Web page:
Some of the most notorious hackers steer clear of attacking organizations in Eastern European countries.
DarkSide, the criminal organization behind the Colonial Pipeline cyberattack, and other high-profile hacking groups bar their partners from installing malicious software on computers using certain languages, according to Krebs on Security, a cybersecurity news site.
This has been going on since the early days of organized cybercrime, and “it is intended to minimize scrutiny and interference from local authorities,” Krebs wrote as part of a post pointing out that certain malware will not install on a Microsoft Windows computer that has a Russian or Ukrainian virtual keyboard installed.
Cybersecurity company Cybereason noted this back in April when it observed DarkSide being used against targets in English-speaking countries and avoiding targets in countries associated with former Soviet bloc nations.
“When the DarkSide ransomware first executes on the infected host, it checks the language on the system…to avoid systems located in the former Soviet bloc countries from being encrypted,” according to a report from Cybereason in April.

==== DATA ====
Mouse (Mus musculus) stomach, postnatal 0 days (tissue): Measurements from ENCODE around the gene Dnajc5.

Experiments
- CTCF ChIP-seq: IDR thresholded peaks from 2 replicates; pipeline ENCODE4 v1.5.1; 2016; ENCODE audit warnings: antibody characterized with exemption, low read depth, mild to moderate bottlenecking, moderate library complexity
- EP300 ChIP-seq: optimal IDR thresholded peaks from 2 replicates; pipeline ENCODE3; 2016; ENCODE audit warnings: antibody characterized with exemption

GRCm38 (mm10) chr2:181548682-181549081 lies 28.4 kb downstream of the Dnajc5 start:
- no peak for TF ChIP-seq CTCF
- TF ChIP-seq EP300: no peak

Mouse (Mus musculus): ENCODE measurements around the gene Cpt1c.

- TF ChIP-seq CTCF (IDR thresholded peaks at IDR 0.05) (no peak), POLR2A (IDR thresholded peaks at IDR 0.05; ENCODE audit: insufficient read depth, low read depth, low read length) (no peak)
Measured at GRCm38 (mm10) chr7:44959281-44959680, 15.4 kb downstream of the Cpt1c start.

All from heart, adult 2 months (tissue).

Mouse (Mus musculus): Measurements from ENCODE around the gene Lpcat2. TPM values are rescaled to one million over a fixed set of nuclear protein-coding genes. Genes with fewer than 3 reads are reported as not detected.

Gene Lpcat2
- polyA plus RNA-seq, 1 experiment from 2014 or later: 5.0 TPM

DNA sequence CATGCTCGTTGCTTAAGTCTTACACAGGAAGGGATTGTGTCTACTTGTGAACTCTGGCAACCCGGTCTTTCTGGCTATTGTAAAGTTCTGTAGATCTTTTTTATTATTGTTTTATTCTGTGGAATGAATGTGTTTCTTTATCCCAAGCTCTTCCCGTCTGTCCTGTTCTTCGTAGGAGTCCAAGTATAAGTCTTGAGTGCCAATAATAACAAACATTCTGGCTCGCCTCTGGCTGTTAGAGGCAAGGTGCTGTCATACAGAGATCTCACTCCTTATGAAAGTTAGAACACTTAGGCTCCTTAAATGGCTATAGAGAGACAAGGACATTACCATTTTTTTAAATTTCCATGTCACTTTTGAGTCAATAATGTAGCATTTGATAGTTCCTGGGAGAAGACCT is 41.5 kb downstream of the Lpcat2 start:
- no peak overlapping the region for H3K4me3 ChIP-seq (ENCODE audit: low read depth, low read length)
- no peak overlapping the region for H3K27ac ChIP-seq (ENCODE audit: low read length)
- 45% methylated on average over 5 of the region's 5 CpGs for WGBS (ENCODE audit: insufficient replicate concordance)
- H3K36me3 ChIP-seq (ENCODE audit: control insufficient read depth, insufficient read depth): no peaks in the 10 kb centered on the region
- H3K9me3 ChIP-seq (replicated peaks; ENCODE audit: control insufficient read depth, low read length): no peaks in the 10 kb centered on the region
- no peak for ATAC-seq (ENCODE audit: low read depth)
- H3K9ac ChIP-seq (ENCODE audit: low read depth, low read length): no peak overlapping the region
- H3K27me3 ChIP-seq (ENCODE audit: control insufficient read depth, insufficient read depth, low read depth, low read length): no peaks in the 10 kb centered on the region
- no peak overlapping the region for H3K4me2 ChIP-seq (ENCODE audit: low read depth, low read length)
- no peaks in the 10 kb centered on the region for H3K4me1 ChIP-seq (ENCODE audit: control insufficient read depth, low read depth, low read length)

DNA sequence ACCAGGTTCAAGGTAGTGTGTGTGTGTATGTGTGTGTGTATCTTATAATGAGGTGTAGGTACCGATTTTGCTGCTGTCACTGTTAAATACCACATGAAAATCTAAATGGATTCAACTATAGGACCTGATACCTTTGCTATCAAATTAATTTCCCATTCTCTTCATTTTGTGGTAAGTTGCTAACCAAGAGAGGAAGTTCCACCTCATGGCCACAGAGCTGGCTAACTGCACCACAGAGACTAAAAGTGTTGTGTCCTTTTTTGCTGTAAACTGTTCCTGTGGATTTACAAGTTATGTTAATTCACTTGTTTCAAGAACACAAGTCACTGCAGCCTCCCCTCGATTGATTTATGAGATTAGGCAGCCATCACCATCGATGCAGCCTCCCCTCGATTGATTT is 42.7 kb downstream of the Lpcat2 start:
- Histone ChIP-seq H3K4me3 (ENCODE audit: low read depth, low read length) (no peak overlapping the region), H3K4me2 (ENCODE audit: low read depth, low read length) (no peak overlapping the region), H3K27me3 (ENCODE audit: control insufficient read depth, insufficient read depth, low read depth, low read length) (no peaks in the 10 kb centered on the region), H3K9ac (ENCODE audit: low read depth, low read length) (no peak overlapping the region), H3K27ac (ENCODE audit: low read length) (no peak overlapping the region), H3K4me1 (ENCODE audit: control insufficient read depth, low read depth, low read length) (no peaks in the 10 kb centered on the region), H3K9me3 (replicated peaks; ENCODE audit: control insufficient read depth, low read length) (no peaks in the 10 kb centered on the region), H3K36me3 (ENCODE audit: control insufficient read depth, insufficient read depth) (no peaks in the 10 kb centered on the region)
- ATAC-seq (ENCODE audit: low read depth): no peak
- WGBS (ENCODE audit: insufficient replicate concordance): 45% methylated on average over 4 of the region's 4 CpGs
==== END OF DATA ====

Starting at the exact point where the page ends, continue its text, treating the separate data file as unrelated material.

There is a do-not-install list that DarkSide uses based on the language of the software on the victim organization’s computer, according to the post by Cybereason.
That includes Russian, Azerbaijani, Uzbek and Ukranian.
The Photon Research Team at Digital Shadows, a cyber risk protection company, said in a note sent to Fox News that Avaddon ransomware includes a ban on targeting Commonwealth of Independent States (CIS) countries.
“Threat actors specializing in many different types of cybercrime observe this rule – it is not limited to ransomware groups. Many Russian-language cybercriminal platforms state explicitly in their rules that members must refrain from targeting victims in this area,” the Photon Research Team said.
Cybercriminals operate much like any other criminal enterprise, according to Inga Goddijn, executive VP at Risk Based Security.
“They prefer to operate from locations with either lax or under-resourced law enforcement or places that are inclined to turn a blind eye to their activities,” Goddijn said. “If the powers that be are willing to allow operations to continue in exchange for a degree of protection for local businesses, it’s not surprising to see attackers making an effort to accommodate that requirement.”